To calculate a string so straight
With which to stop my fall in flight

It is a most humane method
With a poetic sounding name
Officials call it the “Long Drop”
But in the end it’s all the same

They say my neck will snap so fast
Hardly will I feel any pain—
A “comatose asphyxia” blast
(If all metrics conform to plan)

Mother, forgive me for your grief
I never meant to cause you shame
Brother, my life – however brief
You’re not the one to take the blame

Let them who wealth and fortunes make
Upon the backs of mules like me
And them whose power to give and take
Is stained with blood which none can see

Let them who judge us by their book
Yet lie in proud hypocrisies
One day themselves be tried as crooks
Who are earth’s vilest enemies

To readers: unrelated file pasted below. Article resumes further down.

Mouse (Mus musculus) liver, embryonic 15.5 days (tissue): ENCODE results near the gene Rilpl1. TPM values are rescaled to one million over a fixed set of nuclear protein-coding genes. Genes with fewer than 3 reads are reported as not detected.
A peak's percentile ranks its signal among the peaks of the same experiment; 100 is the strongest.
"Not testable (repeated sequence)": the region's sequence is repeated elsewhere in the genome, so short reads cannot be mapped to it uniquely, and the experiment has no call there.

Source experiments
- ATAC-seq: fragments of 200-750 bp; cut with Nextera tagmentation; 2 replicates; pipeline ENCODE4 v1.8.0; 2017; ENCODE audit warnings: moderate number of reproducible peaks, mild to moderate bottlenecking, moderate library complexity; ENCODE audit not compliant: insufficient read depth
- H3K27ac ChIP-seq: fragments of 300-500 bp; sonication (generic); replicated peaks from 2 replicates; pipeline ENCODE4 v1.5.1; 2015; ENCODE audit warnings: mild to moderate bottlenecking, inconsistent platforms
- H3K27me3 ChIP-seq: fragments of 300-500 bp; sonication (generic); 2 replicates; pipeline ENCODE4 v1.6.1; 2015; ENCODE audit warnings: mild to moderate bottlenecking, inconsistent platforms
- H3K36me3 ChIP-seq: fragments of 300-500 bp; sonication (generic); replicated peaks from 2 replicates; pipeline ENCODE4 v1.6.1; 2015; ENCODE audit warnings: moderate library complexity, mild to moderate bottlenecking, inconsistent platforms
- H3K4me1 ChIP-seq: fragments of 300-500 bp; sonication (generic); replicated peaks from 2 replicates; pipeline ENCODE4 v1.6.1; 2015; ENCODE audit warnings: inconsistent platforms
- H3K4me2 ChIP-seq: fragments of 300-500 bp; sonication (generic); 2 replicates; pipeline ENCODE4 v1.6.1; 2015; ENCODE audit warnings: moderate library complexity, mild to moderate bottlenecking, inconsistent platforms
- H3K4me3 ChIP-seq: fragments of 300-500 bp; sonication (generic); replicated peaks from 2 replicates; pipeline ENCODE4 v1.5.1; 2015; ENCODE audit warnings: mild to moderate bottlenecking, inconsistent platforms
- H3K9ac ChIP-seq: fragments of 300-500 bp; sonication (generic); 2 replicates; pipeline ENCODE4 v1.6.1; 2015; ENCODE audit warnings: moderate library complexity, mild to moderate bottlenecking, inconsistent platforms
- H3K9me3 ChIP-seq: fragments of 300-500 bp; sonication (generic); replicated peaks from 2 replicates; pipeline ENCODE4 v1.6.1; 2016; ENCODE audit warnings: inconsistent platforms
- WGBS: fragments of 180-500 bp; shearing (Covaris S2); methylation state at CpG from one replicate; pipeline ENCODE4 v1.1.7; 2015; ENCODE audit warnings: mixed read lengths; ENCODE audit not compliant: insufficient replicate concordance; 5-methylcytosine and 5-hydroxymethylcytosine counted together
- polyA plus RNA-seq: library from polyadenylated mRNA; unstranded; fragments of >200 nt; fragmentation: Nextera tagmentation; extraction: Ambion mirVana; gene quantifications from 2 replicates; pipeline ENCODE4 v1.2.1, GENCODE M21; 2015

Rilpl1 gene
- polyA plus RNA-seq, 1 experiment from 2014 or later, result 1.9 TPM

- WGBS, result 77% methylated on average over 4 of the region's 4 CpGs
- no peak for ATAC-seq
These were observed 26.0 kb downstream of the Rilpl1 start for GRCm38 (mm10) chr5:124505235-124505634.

When I am gone, please do not weep
Take up the fight where it belongs
I’ll give you all the rope you need
To set aright these onerous wrongs

My spine they’ll break from the gallows
Thusly I’ll pay my exit toll
When that sun rises tomorrow
Your love and spirit sheathe my soul

06 December 2005



"Electric Youth"

Over the last decade or so, youth appears to be the currency in British politics. After two decades of electoral defeat, the Labour Party, in 1994, selected a youthful 41-year old Anthony Blair to head the Party. Three years later, Labour won by a landslide in the General Election.

The Tories are now taking a page from their Labour counterparts' strategy book. Having suffered defeat in three consecutive general elections, the Conservative Party has "out-youthed" Labour by electing the 39-year-old David Cameron to head the Party and challenge Labour in the next general election.